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Scientists Hope to Save Steller Sea Lions
The Steller Sea Lion, a pinniped native to Alaska’s waters, has declined in numbers quite dramatically since the 1970’s. Unfortunately, it is hard to pinpoint the reasons for their decline. Scientists at the Department of Biological Sciences at the University of Alaska at Anchorage have a number of possible hypotheses. For example, the decrease might be related to disease, climate change, food availability, or water contamination. Another complication is that juveniles, the young sea lions, may not be surviving as well as in the past.
Steller Sea Lion pups are generally born as a single baby to their mother in late June or early July. They stay with their mother and are nursed for one to two years, and then they must make it on their own. Steller Sea Lions eat a varied diet of cod, pollock, herring, rockfish, and other fish species, as well as invertebrates such as octopus and squid. These animals are not too picky. Their diet changes based on the area. Pups begin to forage, or find food, while still living with their mother, but pretty soon they are on their own! Some sea lions leave their mother at one year old, while others as late as two years; scientists are not sure why or how this might affect the survival of the young animals.
Dr. Jennifer Burns and her team at the Department of Biological Sciences at the University of Alaska in Anchorage, are particularly interested in the foraging behavior of these juvenile sea lions. Using lightweight satellite tags glued to the head of the animals, the team can learn a lot about their behavior. The tags collect data about the sea lions’ locations, the time spent in the water, and the length and depth of their dives. Since they are air-breathing mammals, they must frequently “pop out” at the surface, and at these times, barring poor weather or sea conditions, the tag transmits data to a satellite.
The team then analyzes the data to look for patterns. Similar dives at similar times each day may indicate that the sea lions are foraging. The research team has found that Steller Sea Lion pups, those younger than one year old, only dive for about three to four minutes. As they get older and larger, their lung capacity increases and by the time they are over a year old, they dive for up to seven minutes. By learning how and where the animals find food, it is hoped we can better know how to protect them and prevent further decline of the species. Dr. Burns’s team has found that the animals use some of the many islands in the area to haul out onto land to rest and breed, but other islands not at all. They have seen that many of animals use deep water fjord areas to forage for food, and choose islands nearest to these areas.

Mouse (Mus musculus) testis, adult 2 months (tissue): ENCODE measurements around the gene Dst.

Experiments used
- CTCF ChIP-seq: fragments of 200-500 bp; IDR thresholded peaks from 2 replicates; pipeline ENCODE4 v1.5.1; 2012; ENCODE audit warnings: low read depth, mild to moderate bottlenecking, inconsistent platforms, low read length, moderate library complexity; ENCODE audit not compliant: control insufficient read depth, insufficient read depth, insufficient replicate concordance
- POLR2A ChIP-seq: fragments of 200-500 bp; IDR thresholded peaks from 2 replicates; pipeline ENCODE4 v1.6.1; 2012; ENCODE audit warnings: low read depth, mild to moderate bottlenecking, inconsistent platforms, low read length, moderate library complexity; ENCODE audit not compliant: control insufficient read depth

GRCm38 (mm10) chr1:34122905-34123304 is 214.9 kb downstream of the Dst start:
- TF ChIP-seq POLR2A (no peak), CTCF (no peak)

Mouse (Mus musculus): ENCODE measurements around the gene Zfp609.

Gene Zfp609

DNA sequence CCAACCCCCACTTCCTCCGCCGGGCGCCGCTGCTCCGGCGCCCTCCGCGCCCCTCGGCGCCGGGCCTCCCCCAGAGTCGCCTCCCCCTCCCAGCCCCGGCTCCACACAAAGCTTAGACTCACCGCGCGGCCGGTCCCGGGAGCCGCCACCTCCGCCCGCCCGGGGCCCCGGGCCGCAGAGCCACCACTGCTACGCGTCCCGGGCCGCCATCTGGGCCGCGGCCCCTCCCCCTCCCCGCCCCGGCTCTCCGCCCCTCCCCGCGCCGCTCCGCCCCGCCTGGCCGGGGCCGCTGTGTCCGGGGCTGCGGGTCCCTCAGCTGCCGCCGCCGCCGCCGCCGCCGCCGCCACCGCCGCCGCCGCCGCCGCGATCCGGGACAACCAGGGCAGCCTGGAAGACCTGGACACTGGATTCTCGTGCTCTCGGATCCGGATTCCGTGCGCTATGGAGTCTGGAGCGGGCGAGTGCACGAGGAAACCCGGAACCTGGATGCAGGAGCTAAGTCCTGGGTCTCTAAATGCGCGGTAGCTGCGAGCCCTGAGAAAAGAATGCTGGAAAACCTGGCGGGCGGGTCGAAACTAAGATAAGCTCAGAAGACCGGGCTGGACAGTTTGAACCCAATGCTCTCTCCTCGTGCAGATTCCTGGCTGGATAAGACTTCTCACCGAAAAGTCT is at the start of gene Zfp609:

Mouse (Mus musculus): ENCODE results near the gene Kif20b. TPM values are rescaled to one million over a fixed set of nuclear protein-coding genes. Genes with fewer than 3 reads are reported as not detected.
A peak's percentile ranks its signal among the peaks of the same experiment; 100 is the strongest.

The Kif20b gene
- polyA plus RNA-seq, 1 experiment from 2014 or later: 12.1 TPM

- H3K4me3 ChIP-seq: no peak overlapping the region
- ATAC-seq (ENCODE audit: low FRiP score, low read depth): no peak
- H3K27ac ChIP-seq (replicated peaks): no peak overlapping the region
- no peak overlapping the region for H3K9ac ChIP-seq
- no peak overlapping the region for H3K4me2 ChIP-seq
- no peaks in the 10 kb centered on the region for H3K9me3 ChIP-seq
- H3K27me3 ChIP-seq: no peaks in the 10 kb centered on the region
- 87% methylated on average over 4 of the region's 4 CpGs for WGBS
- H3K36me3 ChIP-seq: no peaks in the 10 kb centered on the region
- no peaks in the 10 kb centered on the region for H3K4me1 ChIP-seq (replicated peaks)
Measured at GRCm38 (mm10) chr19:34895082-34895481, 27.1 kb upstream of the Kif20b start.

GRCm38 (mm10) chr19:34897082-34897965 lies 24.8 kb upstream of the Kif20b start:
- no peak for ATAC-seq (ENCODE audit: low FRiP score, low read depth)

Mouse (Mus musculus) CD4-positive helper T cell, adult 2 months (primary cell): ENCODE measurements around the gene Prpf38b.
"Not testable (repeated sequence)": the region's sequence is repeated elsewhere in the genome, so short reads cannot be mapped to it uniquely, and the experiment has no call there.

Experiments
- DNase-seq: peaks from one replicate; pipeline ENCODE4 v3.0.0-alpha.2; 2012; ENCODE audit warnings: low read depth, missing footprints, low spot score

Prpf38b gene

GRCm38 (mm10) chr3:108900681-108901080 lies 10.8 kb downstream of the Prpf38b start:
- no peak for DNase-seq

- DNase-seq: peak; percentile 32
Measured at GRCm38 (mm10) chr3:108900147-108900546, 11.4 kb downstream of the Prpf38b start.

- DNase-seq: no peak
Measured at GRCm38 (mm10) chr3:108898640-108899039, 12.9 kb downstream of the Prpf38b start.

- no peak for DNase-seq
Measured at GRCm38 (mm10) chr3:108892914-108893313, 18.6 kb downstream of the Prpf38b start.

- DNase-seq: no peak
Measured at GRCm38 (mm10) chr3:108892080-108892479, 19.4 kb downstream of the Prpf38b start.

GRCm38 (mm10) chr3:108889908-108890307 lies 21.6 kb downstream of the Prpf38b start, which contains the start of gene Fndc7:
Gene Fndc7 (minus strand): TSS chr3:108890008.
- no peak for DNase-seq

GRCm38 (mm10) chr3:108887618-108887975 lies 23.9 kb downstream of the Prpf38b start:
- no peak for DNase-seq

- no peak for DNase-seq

||Pups (9-13 months)
||Yearling (> 17 mo.)
|Time at-sea diving
||0.8 min (0.7-1.1)
||2.2 min (1.7-2.7)
||14 m (13-16)
||31 m (22-56)
Dr. Burns points out the importance of understanding where the ‘best’ foraging areas are for Steller Sea Lions. “Learning which areas are better or worse and the characteristics of the areas that they prefer for foraging,” Dr. Burns explains, “will help us with habitat protection.”
Because Steller Sea Lions are classified as Endangered Species, they are well-protected under federal law. No one may bother or kill these animals. Certain spots in their foraging areas have been declared no fishing zones. Dr. Burns stresses the importance of making sure that regulations are helpful to protecting the animals, but also that restrictions are appropriate to the very important fishing industry in the area.
The research is still ongoing, and there is a lot to learn. While Dr. Burns’s research focus is on foraging behavior, juvenile survivorship and feeding may not be the only reason for the decline of the species. “We don’t have a smoking gun on why there’s been such a big decline,” Dr. Burns reminds us.
Her University of Alaska team is working to find the cause, and to help Steller Sea Lion populations to recover.